Saturday, April 21, 2012

Two Coaches, Friends

Aidan and the great Seals' coach, Shani, at Beach Chalet this morning.

The Life of a Butterfly

Maybe it's the weather. Or maybe the known structure of life on the weekend. Probably it is the disruption of a week that felt long, as a large percentage of the work I've been doing the past fifteen months melted away into ambiguity and silence. I don't deal well with silence. Ambiguity is fine; silence is not. But by mid-afternoon, all anxieties and fears had melted before the glorious heat. It was 80 degrees in the Mission and girls were wearing sundresses or shorts. Everyone was out for a walk. As my son, the coach, prepared his team for their upcoming game less than ten hours from now against a perennial power, Jamestown, and I watched, everything ailing me mentally and physically seemed to drift away like of of those wispy clouds my Grandson finds so mysterious. In this new mood, all seemed possible, once again. I'll start a company or write a book. Seeing the world through the fresh eyes of my children and grandchildren, I'll rediscover magic and find a way to spread magic. Life brings you a lot of magic but also a lot of poison. You learn how to deal with both. The extremes, in the end, turn out to not be the problem. They are the easiest things to handle. For a person like me, at least, it is the hum-drum, ordinary, daily events that prove most challenging, and I often wonder why? I repeat like mantras the lessons I've learned from others -- "all we have is now," or "live in the moment." But this can prove hard to do in the reality I face. Some very ordinary moments prove to be truly terrifying. My only advice to myself is to hold on and wait for the next moment, and if that one is no good, the next. This can be, on occasion, quite a struggle, but I've discovered coping mechanisms, some of which I'd be glad to share if anyone reading these words ever encounters a similar abyss. Today, the sun came out, the sky turned crystal, the winds fell, the flowers bloomed. I watched a Monarch butterfly circle under my back stairs, at a low moment when I couldn't locate any meaning for why I was standing there, in my slippers, seemingly with nothing to do. Of course, I had many things to do. We all always do. But life gets busy and then it gets quiet. A butterfly's life is brief. In the period she exists, she brings beauty to our common world. I witnessed the beauty of this one butterfly today when I stood helplessly confused. Maybe that was the turning point. Or maybe it was reconnecting with the bustling world my children give to me. Outside my daughter's school, searching for her face, seeing her smile. Or, maybe a bit later on, when she and her brother, the coach, were talking about what it is like for kids playing sports when their parents don't show up for games. This part of their conversation hit me in the heart, knowing how many kids never see their parent on the sideline. They both brought me into the conversation very consciously. "I hardly ever remember a game when you were not there, Dad," said my son. "Me neither," said my daughter. -30-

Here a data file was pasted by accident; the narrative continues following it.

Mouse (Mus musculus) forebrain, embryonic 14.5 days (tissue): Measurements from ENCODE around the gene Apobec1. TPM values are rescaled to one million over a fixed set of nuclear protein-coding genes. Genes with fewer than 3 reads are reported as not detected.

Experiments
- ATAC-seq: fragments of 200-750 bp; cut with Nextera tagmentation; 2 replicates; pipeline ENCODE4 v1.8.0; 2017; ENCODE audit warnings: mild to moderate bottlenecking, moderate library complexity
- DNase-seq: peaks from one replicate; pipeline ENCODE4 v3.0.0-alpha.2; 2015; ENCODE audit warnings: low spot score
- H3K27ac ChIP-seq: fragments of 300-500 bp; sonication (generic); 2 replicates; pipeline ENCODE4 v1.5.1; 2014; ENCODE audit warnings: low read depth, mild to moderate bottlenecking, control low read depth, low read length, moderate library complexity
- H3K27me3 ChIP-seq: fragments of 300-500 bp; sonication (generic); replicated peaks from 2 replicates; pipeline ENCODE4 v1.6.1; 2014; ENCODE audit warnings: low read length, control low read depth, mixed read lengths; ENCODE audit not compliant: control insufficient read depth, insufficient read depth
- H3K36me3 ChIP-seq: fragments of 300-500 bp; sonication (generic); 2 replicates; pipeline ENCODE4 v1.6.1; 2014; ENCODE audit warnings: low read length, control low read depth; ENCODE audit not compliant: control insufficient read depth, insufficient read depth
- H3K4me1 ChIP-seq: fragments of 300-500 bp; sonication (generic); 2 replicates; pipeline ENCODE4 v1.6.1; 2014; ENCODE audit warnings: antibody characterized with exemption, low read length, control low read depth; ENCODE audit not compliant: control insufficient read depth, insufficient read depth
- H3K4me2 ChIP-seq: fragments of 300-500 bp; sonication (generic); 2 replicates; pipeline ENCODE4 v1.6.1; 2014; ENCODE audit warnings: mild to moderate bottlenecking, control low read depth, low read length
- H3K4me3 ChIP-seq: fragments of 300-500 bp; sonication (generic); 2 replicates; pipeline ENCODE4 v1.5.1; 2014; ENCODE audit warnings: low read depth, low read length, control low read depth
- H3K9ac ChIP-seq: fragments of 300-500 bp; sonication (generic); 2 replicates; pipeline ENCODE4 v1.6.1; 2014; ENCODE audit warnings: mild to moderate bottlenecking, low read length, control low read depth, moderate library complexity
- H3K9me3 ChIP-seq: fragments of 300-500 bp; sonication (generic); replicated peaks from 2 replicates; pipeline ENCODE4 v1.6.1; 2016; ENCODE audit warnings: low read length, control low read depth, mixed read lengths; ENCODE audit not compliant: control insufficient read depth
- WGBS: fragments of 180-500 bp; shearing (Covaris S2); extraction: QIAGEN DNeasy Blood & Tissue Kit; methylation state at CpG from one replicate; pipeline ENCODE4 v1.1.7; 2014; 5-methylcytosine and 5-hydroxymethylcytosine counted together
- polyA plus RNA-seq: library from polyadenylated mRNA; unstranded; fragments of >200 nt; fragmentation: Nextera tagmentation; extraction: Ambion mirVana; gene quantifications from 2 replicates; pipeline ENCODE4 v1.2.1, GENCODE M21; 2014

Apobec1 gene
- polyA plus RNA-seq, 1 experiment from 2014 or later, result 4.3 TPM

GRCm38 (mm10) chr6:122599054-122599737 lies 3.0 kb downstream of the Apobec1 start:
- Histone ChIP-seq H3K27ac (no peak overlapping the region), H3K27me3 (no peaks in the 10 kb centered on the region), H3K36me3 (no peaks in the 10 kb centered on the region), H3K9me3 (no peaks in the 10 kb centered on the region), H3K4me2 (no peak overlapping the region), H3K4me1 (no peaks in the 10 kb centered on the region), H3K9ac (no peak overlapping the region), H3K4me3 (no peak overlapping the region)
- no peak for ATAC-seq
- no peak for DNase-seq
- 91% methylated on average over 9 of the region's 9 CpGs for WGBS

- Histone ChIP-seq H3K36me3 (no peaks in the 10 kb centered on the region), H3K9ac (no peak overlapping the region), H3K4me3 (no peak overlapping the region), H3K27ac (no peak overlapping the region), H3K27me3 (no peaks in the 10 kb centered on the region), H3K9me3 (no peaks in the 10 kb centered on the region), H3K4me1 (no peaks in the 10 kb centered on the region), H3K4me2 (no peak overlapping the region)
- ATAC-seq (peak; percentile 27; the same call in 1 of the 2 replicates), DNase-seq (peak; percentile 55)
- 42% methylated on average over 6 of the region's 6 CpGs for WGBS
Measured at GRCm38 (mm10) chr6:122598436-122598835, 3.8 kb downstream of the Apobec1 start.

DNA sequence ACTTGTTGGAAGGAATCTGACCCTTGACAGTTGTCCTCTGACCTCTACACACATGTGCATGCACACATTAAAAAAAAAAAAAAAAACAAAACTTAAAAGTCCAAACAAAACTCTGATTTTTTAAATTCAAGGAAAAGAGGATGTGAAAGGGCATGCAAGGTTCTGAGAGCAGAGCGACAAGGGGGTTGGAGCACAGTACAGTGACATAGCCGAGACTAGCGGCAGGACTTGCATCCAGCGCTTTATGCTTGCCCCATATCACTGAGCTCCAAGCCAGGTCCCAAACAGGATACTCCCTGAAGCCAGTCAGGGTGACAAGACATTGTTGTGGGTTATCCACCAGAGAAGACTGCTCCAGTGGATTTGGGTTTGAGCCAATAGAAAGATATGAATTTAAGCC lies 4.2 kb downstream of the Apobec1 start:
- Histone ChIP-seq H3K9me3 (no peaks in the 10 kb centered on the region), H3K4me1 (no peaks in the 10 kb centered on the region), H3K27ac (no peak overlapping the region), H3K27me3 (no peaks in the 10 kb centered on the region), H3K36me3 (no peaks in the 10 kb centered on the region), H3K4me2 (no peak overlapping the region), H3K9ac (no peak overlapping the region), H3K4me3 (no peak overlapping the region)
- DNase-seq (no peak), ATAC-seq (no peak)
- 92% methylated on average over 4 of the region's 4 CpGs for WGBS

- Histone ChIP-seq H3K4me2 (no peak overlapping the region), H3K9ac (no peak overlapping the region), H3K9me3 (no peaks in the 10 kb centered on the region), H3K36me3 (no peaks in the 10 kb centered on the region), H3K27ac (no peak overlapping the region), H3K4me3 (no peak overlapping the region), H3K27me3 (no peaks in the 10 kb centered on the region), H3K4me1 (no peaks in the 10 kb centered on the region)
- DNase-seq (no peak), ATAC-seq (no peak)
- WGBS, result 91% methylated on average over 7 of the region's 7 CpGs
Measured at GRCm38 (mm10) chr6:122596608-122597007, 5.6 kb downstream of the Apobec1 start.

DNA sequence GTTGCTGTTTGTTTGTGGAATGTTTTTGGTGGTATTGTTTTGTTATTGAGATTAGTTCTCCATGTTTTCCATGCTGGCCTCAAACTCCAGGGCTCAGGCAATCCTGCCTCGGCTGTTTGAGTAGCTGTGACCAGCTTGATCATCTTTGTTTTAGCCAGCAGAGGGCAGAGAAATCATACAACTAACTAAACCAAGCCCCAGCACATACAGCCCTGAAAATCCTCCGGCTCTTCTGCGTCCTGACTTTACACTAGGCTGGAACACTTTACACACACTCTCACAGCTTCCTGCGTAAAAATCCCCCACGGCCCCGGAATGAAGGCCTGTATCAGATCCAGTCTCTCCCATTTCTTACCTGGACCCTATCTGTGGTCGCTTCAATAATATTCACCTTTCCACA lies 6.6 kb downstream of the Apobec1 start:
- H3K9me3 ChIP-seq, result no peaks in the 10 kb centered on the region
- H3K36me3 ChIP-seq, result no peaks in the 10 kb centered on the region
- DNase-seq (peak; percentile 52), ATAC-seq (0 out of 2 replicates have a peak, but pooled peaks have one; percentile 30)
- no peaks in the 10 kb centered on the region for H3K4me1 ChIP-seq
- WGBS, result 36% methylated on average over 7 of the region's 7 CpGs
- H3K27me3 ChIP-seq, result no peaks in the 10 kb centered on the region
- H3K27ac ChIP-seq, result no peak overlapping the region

Wednesday, April 18, 2012

The Smiles of the Future

If a relatively long life has taught me anything, it's that when you are having a bad day, hold on and see what tomorrow brings. This can be applied in a longer time context.

If you are having a bad week, month or year, hold on. Things may well get better soon.

Today was a day of rest for me. Nothing much has been going well in the "professional" realm lately, nor in the "personal" realm. I suppose you could say I had become a bit depressed.

What I decided to do about this was visit my nearest grandchildren, just across the Bay, a lovely blue-eyed 3-year-old and an equally lovely brown-eyed 1-year-old.

They didn't disappoint. Their smiles lit up my day and their stories helped me remember my own.

As we got home from the park, I noticed these fresh green leaves on a tree nearby. Spring. New life. Hope.

Don't ever give up. Look into the faces of young children to see what the future holds...


Monday, April 16, 2012

The National Debt

It's tax day tomorrow, which usually means a long lineup at the post office branches that stay open late to handle the crush. I mailed my returns off this afternoon.